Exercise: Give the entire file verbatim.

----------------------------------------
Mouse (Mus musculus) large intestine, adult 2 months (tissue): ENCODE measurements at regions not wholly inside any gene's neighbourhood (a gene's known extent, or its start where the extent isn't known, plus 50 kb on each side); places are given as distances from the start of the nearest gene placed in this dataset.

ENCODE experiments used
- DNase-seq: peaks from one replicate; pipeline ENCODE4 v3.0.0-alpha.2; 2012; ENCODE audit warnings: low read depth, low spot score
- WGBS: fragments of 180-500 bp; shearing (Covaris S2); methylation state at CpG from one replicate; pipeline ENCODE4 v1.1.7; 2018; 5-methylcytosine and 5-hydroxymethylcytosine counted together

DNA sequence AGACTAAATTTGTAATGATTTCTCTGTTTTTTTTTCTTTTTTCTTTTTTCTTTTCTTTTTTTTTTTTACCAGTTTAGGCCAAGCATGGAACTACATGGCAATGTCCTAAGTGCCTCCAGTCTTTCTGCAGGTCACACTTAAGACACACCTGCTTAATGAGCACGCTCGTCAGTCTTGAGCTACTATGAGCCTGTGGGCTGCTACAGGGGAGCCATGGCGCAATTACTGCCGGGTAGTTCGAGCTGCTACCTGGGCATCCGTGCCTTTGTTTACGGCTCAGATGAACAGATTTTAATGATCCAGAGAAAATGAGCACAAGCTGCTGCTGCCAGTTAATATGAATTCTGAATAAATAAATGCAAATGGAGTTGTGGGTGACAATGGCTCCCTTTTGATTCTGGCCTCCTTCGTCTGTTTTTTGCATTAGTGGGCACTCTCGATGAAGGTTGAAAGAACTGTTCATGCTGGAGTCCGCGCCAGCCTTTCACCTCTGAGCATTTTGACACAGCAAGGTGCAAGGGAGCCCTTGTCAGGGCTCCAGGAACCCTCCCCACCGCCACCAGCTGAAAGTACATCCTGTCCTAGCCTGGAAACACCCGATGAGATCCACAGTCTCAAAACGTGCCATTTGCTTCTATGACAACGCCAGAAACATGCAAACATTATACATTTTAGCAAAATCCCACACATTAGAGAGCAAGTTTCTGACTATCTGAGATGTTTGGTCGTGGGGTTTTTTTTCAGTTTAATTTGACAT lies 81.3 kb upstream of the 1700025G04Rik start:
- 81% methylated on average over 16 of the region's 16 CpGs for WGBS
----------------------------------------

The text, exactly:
Mouse (Mus musculus) large intestine, adult 2 months (tissue): ENCODE measurements at regions not wholly inside any gene's neighbourhood (a gene's known extent, or its start where the extent isn't known, plus 50 kb on each side); places are given as distances from the start of the nearest gene placed in this dataset.

ENCODE experiments used
- DNase-seq: peaks from one replicate; pipeline ENCODE4 v3.0.0-alpha.2; 2012; ENCODE audit warnings: low read depth, low spot score
- WGBS: fragments of 180-500 bp; shearing (Covaris S2); methylation state at CpG from one replicate; pipeline ENCODE4 v1.1.7; 2018; 5-methylcytosine and 5-hydroxymethylcytosine counted together

DNA sequence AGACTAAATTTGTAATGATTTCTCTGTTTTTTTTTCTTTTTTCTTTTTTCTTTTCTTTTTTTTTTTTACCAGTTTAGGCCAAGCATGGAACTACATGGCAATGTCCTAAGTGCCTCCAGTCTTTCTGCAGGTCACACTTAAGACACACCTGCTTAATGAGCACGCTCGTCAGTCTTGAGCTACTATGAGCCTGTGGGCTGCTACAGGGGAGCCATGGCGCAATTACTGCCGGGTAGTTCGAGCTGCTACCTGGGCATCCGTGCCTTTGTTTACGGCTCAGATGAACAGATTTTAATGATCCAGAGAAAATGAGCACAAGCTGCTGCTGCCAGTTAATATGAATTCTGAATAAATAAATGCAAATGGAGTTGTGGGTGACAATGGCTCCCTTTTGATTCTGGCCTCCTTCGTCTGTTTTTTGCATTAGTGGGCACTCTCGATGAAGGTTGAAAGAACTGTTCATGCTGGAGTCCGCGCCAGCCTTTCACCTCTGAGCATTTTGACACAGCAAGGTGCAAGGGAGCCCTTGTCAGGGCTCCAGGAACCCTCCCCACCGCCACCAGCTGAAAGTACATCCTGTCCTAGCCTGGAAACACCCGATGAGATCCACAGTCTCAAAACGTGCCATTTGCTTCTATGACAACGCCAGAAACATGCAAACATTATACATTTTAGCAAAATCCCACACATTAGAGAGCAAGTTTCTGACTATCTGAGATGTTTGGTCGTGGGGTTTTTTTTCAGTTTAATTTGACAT lies 81.3 kb upstream of the 1700025G04Rik start:
- 81% methylated on average over 16 of the region's 16 CpGs for WGBS